These 5 words are actually derived from proper names of people

If “blurb” seemed an unlikely eponym, so too does “candy”, which traditional linguists believe is derived from the Sanskrit word Kharidakah

By Shashi Tharoor

Published: Thu 10 Mar 2022, 10:26 PM

A few weeks ago, I shared some eponyms with readers — words derived from the proper names of people — but so many eponyms come with interesting stories attached that I felt one column didn’t do it justice.

This thought was prompted by yet another request from a budding author for a “blurb” for their book — a few lines of praise for its contents which, printed on the cover, might encourage prospective readers to buy their book. Few authors realise, however, that the term for this puffery is derived from a fictional character, Belinda Blurb, invented by a rather whimsical writer named Gelett Burgess (1866-1951) for one of his books. Burgess is best known for a piece of light verse: — “I never saw a Purple Cow/never hope to see one;/But I can tell you anyhow,/I’d rather see than Be one” — which was so extensively quoted that he disavowed it with another: “Ah, yes I wrote the Purple Cow/I’m sorry now, I wrote it!/But I can tell you anyhow/I’ll kill you if you quote it!” (Many an author, coerced or seduced into giving a generous blurb to an undeserving volume, would echo those last sentiments).

If “blurb” seemed an unlikely eponym, so too does “candy”, which traditional linguists believe is derived from the Sanskrit word Kharidakah. This is disputed, however, by those who trace the term instead to Prince Charles Phillipe de Conde, infant grandnephew of King Louis XIII of France in the late 1600s. The young royal was apparently excessively fond of sweets and ate nothing but sugary confections, prompting the royal chef to start glazing meat, vegetables and fruit with sugar in the hope of getting the toddler prince to eat more nourishing food. The success of this experiment led to sweet snacks being called “Conde” after him, rendered popularly as “candy”. (Take this with a pinch of salt rather than sugar, in my view.)

Another unlikely eponym is “hooligan”, which it turns out, refers to an actual person, an obstreperous Irishman called Patrick Hooligan, who in the 1890s harassed, assaulted and robbed the good citizens of Southwark, England. His rowdy behaviour ended up immortalising his name, though the eponymous goon himself was sentenced to life and died in prison.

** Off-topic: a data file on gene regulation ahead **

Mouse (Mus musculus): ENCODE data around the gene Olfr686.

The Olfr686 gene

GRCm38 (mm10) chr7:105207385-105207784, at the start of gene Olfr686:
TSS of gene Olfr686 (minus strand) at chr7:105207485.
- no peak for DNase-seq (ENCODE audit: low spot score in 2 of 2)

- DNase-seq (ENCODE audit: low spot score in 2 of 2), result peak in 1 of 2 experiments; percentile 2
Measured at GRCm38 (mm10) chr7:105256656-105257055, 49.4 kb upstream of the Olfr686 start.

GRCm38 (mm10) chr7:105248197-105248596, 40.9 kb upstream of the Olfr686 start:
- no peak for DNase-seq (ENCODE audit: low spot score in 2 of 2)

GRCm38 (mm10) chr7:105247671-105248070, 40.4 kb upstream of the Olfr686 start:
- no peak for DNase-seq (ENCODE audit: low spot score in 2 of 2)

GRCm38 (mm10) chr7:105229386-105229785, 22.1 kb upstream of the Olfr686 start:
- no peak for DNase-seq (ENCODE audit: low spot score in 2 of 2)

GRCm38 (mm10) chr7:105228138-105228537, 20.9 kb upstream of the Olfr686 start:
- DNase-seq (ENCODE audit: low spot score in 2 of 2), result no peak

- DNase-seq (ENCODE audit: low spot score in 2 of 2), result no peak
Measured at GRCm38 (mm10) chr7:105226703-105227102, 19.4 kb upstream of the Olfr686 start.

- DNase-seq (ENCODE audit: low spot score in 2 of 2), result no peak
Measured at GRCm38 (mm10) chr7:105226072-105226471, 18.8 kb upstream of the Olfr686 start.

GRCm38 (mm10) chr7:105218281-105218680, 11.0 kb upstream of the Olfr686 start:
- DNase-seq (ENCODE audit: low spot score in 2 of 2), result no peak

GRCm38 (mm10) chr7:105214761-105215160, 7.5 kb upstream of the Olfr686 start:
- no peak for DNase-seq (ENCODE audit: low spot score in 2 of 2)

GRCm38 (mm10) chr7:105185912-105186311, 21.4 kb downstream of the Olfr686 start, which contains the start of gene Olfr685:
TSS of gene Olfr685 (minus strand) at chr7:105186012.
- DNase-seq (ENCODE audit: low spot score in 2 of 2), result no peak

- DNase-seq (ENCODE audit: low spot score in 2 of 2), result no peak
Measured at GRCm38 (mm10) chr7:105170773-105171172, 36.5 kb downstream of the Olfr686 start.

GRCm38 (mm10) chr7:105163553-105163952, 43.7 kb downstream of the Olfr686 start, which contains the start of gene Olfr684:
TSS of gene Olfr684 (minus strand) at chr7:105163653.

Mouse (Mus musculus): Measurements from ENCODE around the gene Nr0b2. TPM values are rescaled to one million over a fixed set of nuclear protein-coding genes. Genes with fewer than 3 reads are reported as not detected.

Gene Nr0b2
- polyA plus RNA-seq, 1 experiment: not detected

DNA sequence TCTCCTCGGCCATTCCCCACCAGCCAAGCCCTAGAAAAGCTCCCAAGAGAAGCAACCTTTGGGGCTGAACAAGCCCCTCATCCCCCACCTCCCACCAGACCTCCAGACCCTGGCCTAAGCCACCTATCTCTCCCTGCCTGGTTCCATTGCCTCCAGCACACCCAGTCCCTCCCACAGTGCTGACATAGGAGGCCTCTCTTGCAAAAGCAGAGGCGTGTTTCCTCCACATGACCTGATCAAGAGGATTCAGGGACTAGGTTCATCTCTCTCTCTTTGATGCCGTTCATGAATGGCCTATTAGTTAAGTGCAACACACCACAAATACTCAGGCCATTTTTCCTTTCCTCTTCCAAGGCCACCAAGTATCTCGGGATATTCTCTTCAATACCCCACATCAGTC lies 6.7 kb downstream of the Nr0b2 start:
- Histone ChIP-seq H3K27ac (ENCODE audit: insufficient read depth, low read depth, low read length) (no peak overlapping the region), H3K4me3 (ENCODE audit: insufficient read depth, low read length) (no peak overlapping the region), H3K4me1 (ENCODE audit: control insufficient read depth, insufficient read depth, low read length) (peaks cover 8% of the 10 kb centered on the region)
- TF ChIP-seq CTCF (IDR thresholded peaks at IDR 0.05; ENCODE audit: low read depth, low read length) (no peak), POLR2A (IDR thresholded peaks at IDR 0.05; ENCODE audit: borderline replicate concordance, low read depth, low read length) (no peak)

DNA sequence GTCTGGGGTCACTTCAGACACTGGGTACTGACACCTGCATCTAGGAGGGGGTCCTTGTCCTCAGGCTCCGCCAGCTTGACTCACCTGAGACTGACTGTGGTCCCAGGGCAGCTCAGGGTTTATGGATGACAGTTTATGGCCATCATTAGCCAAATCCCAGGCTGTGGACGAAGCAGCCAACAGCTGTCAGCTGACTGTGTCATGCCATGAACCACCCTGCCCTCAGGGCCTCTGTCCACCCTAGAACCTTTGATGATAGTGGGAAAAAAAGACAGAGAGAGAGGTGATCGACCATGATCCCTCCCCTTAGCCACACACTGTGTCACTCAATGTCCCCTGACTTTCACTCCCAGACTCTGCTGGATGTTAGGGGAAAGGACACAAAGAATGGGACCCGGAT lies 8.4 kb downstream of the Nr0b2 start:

Similar lawlessness applies to another eponym, “lynch” — when a mob, claiming to act on behalf of public opinion, exacts vigilante retribution against an accused offender, often by hanging the victim. The word “lynch”, like “boycott” and “macadam”, comes from the name of a person. In this case, there are at least two possible claimants for this eponymous distinction. The expression derives from the American Lynch law of 1811, covering punishment without trial, named after either William Lynch (1742-1820) of Virginia, who in 1780 led a vigilance committee to keep order in his home town of Pittsylvania during the American Revolution, or Charles Lynch (1736-1796), a pro-revolutionary Virginia magistrate who fined and imprisoned British loyalists in his district without trial at about the same time, and got a law passed by the American government exonerating him for his actions.

Our final story of the week is about “nicotine”, that poisonous substance that comes from tobacco. It is named for Jean Nicot (1530-1600), who was sent to Portugal in 1559 by King Francis II of France to arrange a child marriage (between the king’s sister, Marguerite of Valois, six years old, and Don Sebastian, the king of Portugal, age five). Nicot’s negotiations failed, and the proposed marriage fell through, but while in Portugal, Nicot was given a gift of strange seeds by sailors who had recently come from America. From the seedlings he grew tobacco leaves and sent some to Queen Mother Catherine de Medici, who crumbled the dry leaves and enjoyed sniffing them. Tobacco soon became fashionable, as others followed the queen’s example. The French government realised the new commodity could be taxed and tobacco soon became a lucrative source of revenue, right to the present day. The scholarly Nicot had hoped to be remembered for his crowning achievement, a dictionary of the French language, but instead his name was immortalised for the toxin that comes from tobacco, nicotine — a word, ironically, that he had not included in his own dictionary!

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